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All About Jaundice

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Updated March 23, 2012

Jaundice is when the whites of your eyes (sclerae) and possibly your skin develop a yellowish color. Jaundice is a symptom caused by a larger problem of too much bilirubin in your blood, called "hyperbilirubinemia." When you notice parts of your body turning yellow, it's time to go see a doctor, because something may be wrong. Several things are known to cause yellow skin, and liver disease is one of the most common and important. By the way, this article addresses adult jaundice. Jaundice in babies is different.

What Causes Jaundice?

Jaundice is caused by too much bilirubin in the blood. Bilirubin is a yellow pigment (a chemical in the body that has a color) that your body makes from old red blood cells in the spleen, an organ next to your stomach. The bilirubin then goes to the liver, where it's combined with other molecules to make bile. This is a normal process that happens every day. It's your body's way of recycling unused things, such as old red blood cells, and forming them into necessary products, such as bile. You use bile every time you need to digest fats after a meal, such as from a big steak dinner. Bile is a fluid that's essential in nutrition, because it helps break down the fats into a form the body can use.

This is an important system, but it can be disrupted. If the liver becomes damaged, such as from hepatitis, it may not be able to make bile. The body, though, is constantly breaking down old red blood cells and using the salvaged iron to make bilirubin. If the liver can't use the bilirubin to make bile, the bilirubin starts concentrating in the blood and may even leak in to surrounding tissues, such as the sclerae and skin. When the tissues become overly saturated with bilirubin, it becomes noticeable as jaundice. Jaundice is a symptom of liver disease, but there are other reasons your body may develop hyperbilirubinemia. Two of these reasons are overproduction of red blood cells and some obstruction of the liver's ducts, such as a tumor. Doctors will search for these, and other, possibilities when evaluating you for jaundice.

Do I Have Jaundice?

The easiest way to verify jaundice is by physical examination. Though jaundice can turn the skin a yellow tint, it's easiest to see jaundice by looking at the whites of the eyes, because bilirubin is especially attracted to the sclerae. It's often difficult to see jaundice in the sclerae, however, under fluorescent lighting. In these instances, you may be able to better see jaundice in the tissue under your tongue. Another indicator of jaundice is a darkening of your urine.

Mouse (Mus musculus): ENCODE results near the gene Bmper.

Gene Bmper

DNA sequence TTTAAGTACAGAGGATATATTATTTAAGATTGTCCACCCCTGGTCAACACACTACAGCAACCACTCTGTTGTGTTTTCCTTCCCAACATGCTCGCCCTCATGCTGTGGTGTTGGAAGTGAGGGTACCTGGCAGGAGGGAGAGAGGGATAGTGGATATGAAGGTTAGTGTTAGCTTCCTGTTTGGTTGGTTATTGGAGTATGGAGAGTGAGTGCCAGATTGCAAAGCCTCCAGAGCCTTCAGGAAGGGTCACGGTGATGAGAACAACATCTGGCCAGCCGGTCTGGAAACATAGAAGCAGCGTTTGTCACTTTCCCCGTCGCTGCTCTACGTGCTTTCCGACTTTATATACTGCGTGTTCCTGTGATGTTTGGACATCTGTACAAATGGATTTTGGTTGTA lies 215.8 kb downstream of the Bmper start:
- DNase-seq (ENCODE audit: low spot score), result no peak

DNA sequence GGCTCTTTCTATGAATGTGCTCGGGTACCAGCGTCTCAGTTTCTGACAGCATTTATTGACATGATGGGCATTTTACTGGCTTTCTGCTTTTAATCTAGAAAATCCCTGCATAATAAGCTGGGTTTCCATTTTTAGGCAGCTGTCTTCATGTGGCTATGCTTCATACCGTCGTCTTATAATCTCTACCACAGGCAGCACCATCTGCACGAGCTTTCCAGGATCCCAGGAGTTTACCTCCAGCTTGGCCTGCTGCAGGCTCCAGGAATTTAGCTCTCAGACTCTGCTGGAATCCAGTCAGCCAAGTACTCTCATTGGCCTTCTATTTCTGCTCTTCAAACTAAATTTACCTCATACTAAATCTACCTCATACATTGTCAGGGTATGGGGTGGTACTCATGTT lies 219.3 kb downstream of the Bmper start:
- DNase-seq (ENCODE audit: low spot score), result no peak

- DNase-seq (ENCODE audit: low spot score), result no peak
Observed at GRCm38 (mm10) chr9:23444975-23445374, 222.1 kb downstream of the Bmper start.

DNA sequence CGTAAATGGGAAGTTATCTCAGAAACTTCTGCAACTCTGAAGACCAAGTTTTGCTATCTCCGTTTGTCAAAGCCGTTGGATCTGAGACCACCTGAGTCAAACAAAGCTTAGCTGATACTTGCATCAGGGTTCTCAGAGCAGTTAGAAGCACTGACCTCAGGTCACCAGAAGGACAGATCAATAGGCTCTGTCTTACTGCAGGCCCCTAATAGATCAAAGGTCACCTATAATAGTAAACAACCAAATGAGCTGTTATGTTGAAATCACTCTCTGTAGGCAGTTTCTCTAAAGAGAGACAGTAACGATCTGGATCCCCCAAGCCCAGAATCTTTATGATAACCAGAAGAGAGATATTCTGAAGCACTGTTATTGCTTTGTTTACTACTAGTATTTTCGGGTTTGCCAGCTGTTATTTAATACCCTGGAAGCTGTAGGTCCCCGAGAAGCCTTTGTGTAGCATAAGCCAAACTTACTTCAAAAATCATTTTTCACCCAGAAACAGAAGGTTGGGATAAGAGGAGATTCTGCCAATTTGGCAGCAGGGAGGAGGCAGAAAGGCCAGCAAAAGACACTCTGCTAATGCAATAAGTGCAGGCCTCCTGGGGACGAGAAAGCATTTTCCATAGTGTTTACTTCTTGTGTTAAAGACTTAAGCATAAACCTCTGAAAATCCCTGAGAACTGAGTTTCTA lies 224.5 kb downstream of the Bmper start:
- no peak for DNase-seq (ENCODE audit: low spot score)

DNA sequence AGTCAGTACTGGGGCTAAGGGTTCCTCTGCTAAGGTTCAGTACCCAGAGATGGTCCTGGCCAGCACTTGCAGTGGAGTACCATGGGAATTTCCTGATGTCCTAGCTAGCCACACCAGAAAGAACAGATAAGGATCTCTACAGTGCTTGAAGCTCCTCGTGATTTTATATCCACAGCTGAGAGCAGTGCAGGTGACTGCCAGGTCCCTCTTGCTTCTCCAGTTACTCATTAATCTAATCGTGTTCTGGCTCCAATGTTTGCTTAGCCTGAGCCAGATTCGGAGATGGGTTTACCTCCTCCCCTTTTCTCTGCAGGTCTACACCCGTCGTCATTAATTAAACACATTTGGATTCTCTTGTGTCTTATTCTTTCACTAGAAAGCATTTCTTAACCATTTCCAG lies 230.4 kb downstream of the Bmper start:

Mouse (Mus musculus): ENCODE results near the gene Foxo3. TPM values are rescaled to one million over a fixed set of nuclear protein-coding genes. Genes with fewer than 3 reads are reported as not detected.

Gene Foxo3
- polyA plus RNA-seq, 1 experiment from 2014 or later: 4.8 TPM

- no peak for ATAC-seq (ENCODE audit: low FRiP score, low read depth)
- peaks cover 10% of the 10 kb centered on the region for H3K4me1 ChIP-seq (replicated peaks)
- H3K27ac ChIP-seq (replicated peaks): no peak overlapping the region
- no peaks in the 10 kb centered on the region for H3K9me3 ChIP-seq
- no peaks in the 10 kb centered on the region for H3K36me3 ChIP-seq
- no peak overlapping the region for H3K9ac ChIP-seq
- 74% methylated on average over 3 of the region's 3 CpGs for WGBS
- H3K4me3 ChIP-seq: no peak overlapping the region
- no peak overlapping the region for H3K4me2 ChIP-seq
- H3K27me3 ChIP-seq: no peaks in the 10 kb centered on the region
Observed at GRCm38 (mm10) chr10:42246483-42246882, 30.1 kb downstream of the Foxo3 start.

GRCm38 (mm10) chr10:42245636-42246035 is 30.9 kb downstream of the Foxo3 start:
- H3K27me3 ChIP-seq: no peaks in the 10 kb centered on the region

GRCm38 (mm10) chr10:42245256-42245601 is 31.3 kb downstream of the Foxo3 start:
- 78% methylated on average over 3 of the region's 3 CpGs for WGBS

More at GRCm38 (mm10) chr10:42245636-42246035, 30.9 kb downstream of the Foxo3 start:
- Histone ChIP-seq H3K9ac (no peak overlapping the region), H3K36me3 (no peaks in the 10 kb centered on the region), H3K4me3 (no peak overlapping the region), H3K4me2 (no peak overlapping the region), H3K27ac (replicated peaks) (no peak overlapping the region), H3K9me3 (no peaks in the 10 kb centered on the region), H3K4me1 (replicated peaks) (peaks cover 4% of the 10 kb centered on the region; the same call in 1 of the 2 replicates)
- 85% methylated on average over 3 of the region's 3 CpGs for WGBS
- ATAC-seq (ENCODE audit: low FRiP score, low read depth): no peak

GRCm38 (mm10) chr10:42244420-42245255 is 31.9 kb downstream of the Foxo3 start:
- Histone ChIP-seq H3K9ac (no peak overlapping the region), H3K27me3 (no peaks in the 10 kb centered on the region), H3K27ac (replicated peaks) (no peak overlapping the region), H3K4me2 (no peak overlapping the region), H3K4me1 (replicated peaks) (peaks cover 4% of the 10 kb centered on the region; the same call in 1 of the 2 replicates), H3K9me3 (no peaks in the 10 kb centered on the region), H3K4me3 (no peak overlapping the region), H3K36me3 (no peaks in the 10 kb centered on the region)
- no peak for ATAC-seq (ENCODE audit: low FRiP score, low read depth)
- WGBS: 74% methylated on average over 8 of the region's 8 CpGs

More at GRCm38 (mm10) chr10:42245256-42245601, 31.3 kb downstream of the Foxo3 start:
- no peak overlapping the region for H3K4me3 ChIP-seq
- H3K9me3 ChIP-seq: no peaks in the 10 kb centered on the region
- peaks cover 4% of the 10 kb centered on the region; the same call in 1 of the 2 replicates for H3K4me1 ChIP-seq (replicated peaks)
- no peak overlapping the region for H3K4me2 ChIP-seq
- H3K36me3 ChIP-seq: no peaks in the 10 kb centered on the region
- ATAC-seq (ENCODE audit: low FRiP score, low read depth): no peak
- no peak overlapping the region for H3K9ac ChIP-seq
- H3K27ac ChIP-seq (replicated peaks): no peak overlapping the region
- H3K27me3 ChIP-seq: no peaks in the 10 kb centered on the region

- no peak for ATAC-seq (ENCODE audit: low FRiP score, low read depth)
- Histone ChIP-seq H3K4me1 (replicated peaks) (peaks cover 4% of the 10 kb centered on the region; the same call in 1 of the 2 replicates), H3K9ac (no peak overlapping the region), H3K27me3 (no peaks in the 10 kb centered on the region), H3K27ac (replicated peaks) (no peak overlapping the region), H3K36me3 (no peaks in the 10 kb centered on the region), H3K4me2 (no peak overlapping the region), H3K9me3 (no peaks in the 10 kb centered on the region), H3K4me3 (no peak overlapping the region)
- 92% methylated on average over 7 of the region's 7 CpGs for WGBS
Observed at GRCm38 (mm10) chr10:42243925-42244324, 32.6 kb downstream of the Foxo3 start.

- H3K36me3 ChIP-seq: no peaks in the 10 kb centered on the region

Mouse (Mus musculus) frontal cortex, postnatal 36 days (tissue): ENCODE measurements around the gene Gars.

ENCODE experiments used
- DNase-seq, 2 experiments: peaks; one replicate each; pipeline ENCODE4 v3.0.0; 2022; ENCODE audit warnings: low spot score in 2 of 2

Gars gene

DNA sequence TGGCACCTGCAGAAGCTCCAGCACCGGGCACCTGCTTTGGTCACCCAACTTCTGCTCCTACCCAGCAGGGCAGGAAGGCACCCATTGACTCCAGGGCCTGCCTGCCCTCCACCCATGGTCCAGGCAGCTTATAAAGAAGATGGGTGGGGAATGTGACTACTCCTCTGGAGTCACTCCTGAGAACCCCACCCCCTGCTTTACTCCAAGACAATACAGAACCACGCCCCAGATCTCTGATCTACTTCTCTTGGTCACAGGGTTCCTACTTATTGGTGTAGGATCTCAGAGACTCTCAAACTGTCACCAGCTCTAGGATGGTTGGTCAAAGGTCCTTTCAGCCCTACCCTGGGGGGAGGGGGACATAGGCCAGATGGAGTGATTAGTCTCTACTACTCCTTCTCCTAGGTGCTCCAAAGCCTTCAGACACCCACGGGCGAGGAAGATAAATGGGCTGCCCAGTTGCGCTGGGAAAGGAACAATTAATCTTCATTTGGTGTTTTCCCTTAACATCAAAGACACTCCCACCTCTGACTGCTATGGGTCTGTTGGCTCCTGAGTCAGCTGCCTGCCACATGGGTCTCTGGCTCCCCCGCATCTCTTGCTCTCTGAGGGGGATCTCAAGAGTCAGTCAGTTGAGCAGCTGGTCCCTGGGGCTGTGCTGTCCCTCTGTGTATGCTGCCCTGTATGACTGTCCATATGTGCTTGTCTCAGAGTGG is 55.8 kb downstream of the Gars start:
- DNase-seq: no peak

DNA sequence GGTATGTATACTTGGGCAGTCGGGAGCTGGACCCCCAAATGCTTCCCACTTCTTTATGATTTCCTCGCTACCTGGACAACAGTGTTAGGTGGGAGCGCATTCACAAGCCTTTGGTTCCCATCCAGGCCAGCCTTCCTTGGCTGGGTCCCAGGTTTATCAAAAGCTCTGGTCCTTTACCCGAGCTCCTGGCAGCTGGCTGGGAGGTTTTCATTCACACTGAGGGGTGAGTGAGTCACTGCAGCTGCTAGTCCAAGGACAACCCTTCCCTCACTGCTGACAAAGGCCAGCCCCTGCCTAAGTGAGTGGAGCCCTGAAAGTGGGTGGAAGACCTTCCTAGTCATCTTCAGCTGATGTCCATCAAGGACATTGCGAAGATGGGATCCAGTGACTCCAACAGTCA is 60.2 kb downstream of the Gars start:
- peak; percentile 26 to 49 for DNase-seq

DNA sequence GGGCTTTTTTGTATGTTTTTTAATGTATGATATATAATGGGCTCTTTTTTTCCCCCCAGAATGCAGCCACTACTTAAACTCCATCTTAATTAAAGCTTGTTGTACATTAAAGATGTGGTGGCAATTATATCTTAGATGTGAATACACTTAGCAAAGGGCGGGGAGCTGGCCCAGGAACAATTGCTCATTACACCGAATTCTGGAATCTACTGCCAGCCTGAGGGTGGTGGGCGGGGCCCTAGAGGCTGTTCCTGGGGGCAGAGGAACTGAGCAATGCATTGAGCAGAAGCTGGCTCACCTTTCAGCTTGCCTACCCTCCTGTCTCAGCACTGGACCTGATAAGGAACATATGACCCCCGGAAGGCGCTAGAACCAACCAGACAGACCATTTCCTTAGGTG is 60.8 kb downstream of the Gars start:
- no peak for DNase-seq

Before you can see jaundice on your skin, you need to have a certain amount of bilirubin in your blood and tissues. Normally, adults have anywhere from 0.3 to 1 mg/dL (which stands for milligrams per deciliter) of bilirubin in their blood, which is a very small amount. For comparison, a large grain of sand weighs around 11 milligrams and one deciliter is about 7 tablespoons! To actually see jaundice in your skin, you'll need at least 3 mg/dL of bilirubin in your blood.

Are There Tests for Jaundice?

Yes, there are tests to measure the amount of bilirubin in your blood. Sometimes doctors can rule out certain causes of hyperbilirubinemia by finding out how much bilirubin is in your blood. High levels of bilirubin (anything over 7 mg/dL) are probably caused by liver disease. Severe liver disease can cause levels as high as 40 mg/dL! Doctors usually need a combination of tests to determine which type of liver disease is causing the problem. In addition to finding out the bilirubin levels, doctors need to know prothrombin times and the levels of liver enzymes and albumin. All of these are additional blood tests.

There is a urine test for bilirubin, called the "Ictotest," which (if positive) always implicates the liver as the cause of your jaundice.

Do I Have Hepatitis?

It's important to note that not all causes of hyperbilirubinemia are from hepatitis, or even other liver diseases. Sometimes the problem is with the blood or even a genetic disease. For these reasons, it's important for a physician to evaluate all cases of jaundice.

If the doctor suspects that acute viral hepatitis is creating the jaundice, you'll need blood tests to identify the viral agent. Most likely, this will include blood tests for hepatitis A IgM antibody, hepatitis B surface antigen and core IgM antibody and a hepatitis C viral RNA test. Since other viruses can cause acute hepatitis, you may also be tested for the Epstein-Barr virus and the cytomegalovirus. Jaundice, however, isn't a reliable symptom of acute viral hepatitis. Many people have acute viral hepatitis and never have jaundice.

Is Jaundice an Emergency?

Usually not, but there are situations that can lead to an emergency. This is why it's important to have a physician evaluate all cases of jaundice.

What's the Treatment for Jaundice?

Jaundice is treated by correcting the problem that caused the hyperbilirubinemia. For those with acute viral hepatitis, usually no treatment is necessary because the body will clear the virus by itself.

Sources:

Dienstag, JL. Acute Viral Hepatitis. In: AS Fauci, E Braunwald, DL Kasper, SL Hauser, DL Longo, JL Jameson, J Loscaizo (eds), Harrison’s Principles of Internal Medicine, 17e. New York, McGraw-Hill, 2008.

Kumar V, Abbas A, Fausto N. Robbins and Cotran Pathologic Basis of Disease, 7e. Philadelphia, Elsevier, 2005. 885-888.

Sjogren, MH. Hepatitis A. In: M Feldman, LS Friedman, LJ Brandt (eds), Gastrointestinal and Liver Disease, 8e. Philadelphia, Elsevier, 2006. 1639.

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